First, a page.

While the next chapter in health reform plays out in DC, the marketing departments in healthcare organizations are busy.
Missions matter. Scale matters. Scope matters. Margins matter. But brands that carry baggage, confuse or send the wrong messages matter now more than ever. Case in point: Obamacare, the moniker for the Patient Protection and Affordable Care Act, became the brand for health reform legislation about which opinions remain strong and divided. In one clever word, it captured sentiments for and against a law that the majority, to this day, have not read nor understand.
Or the parlor game being played in bars and living rooms about the impact of the President’s actions and pronouncements on brand Trump. Some speculate the family’s brand has been enhanced by its entry into the political realm and others think it harmful. Time will tell.
Brands are powerful for good or ill. Academicians have shown that a brand that’s associated with positive attributes valued by trading partners and customers helps an organization fend off competition and protect its turf. Economists associate a strong brand with a balance sheet in which strong brands accountfor one-third of the organization’s enterprise value. Lenders, investors and dealmakers consider the brand value in valuations, often hiring outside experts to affirm or challenge an organization’s declarations about the strength of its brands and reputation.
In most business schools, branding is taught as an element in the marketing curriculum. Content is primarily built around case studies of brands gone sour, over-night successes, and brands that have withstood the test of time. Students dissect the world’s most powerful brands (See Fact File) and the erosion of brands once considered impenetrable. The travails of Kodak, Sears, and more recently United Airlines and Uber are staples in B schools where brand equity measurement is taught as a sophisticated analytic function.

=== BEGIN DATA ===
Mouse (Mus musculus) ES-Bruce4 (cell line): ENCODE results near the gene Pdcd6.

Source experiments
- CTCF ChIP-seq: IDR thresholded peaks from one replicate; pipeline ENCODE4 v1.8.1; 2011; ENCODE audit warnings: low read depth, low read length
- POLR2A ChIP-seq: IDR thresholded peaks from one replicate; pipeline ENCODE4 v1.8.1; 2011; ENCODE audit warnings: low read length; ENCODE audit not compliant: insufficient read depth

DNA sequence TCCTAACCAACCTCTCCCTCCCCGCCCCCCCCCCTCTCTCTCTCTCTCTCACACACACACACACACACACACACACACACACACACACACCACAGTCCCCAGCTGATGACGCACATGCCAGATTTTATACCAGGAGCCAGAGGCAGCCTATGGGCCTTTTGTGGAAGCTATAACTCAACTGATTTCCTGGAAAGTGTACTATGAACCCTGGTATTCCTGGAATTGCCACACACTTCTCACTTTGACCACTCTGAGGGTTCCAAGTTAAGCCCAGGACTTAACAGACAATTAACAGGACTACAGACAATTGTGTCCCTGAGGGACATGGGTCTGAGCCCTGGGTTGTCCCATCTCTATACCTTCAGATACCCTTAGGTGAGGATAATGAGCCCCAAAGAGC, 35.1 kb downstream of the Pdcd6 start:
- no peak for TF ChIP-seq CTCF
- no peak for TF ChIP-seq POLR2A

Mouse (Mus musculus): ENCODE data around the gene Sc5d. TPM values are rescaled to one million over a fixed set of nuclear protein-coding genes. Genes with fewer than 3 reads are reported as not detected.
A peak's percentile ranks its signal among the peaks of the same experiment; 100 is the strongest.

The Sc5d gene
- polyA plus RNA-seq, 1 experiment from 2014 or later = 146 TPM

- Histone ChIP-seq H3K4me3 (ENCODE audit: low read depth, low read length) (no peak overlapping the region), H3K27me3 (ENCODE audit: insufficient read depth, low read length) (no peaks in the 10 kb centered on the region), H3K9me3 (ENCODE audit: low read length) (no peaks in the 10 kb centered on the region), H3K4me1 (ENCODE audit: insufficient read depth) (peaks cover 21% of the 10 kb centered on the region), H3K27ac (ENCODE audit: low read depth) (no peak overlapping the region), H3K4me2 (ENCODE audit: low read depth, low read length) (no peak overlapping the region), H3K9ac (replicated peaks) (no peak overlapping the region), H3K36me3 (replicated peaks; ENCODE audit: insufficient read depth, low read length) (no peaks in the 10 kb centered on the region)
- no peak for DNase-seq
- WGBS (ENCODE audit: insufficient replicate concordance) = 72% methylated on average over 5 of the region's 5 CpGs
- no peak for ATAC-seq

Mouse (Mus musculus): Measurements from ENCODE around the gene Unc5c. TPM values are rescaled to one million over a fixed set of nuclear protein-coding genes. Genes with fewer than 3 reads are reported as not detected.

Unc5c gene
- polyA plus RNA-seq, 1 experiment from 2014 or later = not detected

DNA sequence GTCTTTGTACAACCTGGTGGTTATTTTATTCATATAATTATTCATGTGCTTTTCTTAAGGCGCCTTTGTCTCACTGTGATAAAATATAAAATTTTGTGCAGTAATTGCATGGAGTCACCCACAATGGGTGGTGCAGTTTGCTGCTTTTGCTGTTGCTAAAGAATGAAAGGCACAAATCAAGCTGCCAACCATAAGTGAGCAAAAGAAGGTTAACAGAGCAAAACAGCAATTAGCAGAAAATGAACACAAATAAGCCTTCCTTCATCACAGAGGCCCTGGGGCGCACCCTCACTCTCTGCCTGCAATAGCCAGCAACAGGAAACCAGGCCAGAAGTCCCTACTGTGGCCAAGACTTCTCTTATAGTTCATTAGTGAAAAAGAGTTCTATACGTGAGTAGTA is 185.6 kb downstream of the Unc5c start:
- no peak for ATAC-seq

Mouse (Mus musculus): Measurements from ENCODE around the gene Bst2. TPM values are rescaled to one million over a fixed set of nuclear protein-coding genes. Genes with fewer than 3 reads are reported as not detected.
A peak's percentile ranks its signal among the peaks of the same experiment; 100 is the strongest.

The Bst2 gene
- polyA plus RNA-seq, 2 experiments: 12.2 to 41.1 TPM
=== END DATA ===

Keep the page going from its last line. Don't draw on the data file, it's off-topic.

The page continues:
Healthcare investments in branding are significant. In the past year alone, the branding game in hospitals has seen at least 200 change names to draw attention to a family brand (Ascension, Adventist, Michigan Medicine, et al), a focus on “health” (LifePoint Health, Lee Health, HCA Health et al) or a transition from a hospital designation to a health system. (Carolinas Health System, University of KS Health System, et al). Ditto branding efforts among insurers and population health management organizations seeking differentiation is likewise active space: UnitedHealth Group promotes its Optum brand aggressively, Healthways rebranded itself as Tivity Health earlier this year and so on. Acquisition and consolidation spawns new brands: Envision is the new umbrella brand for recently merged American Medical Response, Evolution Health and Emcare, Change Healthcare is the new brand for the combination of Emdeon and McKesson Technology Solutions and many more. Among device and drug manufacturers, branding of individual products is a perpetual challenge for product managers while corporate marketing departments seek to position their institutional brands favorably. Johnson and Johnson, the only healthcare brand among the global top ten, monitors and protects its brand equity globally investing significantly to reinforce its ownership of J&J Band Aids and J&J Baby Powder which convey its kinship to moms and kids. Among suppliers, there’s constant attention to rebranding: the troubled revenue cycle manager Accretive changed its name to R1 RCM Inc. after an infusion of capital from Ascension Health, Content Media changed its name to Outcome Health to reflect its new focus and so on. And among professional services firms—architects, lawyers, accountants, consultants—protecting brands that convey experience, credibility and trust is HUGE. Their ability to attract and keep talent client hinges largely on the reputation of the organization and studies showing that 80% of their annual revenue growth coming from current clients causes firms to jealously guard their brands.